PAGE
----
11. Investigations on the stability, oscillation, and stress conditions of airplanes with tab control. Second partial report : application of the solutions obtained in the first partial report to tab-controlled airplanes.

    NASA Technical Reports Server (NTRS)

    Filzek, B

    1949-01-01

    The first partial report, FB 2000, contained a discussion of the derivation of the equations of motion and their solutions for a tab-controlled airplane; the results obtained there are now to be applied to the longitudinal motion of tab-controlled airplanes. In view of the abundance of structural factors and aerodynamic parameters, a general discussion of the problems is unfeasible. Thus it is demonstrated on the basis of examples what stability, oscillation, and stress conditions are to be expected for tab-controlled airplanes. (author)

  12. Predicting mooring system fatigue life by probabilistic methods

    SciTech Connect

    Saders, D.R.; Dominguez, R.F.; Ho, K.C.; Lai, N.W.

    1983-05-01

    Failure of moored structures from accumulated fatigue damage in shackles, connecting links, chain and wire rope components is common. When systems will be deployed for long periods, it is especially important to determine at the design, inspection and maintenance stages the fatigue damage. Since slack moored structures behave in a highly nonlinear manner, commonly used fatigue analysis procedures are normally inadequate. This paper reviews present probablistic fatigue analysis methods, and provides a means for incorporating nonlinear mooring behavior into analysis and design to predict accumulated damage and remaining service life. The procedures presented are general, and they are also applicable to ship and buoy moorings, offshore terminals, and guyed and tension leg platforms.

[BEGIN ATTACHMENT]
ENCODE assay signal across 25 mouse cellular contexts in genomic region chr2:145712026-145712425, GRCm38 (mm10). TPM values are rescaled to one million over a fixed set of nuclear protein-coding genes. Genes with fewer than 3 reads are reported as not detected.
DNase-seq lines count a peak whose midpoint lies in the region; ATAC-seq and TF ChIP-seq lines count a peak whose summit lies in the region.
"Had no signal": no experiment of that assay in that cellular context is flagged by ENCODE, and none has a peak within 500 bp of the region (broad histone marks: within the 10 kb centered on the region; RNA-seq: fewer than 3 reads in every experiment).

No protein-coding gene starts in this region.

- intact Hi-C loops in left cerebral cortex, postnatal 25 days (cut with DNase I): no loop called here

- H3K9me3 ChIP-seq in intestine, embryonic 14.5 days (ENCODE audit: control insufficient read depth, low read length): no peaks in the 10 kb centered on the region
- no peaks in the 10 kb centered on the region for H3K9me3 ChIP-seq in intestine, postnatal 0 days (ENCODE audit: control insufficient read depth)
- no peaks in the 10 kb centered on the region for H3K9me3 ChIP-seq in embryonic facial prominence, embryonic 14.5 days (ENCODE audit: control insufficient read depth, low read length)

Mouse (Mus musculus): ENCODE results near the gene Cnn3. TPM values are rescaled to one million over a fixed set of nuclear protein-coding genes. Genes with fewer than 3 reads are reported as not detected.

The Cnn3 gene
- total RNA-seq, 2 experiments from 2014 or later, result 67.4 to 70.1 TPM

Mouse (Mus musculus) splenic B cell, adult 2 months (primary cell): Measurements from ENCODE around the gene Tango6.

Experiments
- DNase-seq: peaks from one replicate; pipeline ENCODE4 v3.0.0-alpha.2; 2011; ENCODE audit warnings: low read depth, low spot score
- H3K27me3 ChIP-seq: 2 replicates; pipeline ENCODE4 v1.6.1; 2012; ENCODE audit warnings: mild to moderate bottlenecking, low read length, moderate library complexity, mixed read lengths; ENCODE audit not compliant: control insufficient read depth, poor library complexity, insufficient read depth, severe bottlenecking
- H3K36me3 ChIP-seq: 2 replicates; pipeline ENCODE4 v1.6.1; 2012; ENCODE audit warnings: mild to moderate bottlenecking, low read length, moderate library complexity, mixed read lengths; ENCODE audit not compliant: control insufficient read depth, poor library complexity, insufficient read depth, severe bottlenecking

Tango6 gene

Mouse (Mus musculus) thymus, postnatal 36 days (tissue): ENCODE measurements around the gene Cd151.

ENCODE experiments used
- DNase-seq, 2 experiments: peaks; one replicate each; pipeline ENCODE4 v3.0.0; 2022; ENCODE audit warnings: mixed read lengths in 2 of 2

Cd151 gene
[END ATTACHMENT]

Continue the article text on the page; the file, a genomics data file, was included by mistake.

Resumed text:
13. Fatigue behavior and recommended design rules for an automotive composite

    SciTech Connect

    Corum, J.M.; Battiste, R.L.; Ruggles, M.B.

    1998-11-01

    Fatigue curves (stress vs cycles to failure) were generated under a variety of conditions (temperatures, fluid environments, mean stresses, block loadings) for a candidate automotive structural composite. The results were used to (1) develop observations regarding basic fatigue behavioral characteristics and (2) establish fatigue design rules. The composite was a structural reaction injection-molded polyurethane reinforced with continuous strand, swirl-mat E-glass fibers. Tensile fatigue tests on specimens from a single plaque at {minus}40 F, room temperature, and 250 F provided the basic behavioral characteristics. It was found that when stress was normalized by the at-temperature ultimate tensile strength, the fatigue curves at the three temperatures collapsed into a single master curve. An assessment of the individual stress-strain loops throughout each test showed a progressive loss in stiffness and an increase in permanent strain, both of which are indicative of increasing damage. Fatigue tests on specimens from several plaques were used to develop a design fatigue curve, which was established by using a reduction factor of 20 on average cycles to failure. This factor assures that the stiffness loss during the design life is no greater than 10 percent. Fatigue reduction factors were established to account for various fluids. Reversed stress fatigue tests allowed a mean stress rule to be validated, and block loading tests were used to demonstrate the adequacy of Miner`s rule for cumulative fatigue damage.

  14. A Novel Probabilistic Multi-Scale Modeling and Sensing Framework for Fatigue Life Prediction of Aerospace Structures and Materials: DCT Project

    DTIC Science & Technology

    2012-08-25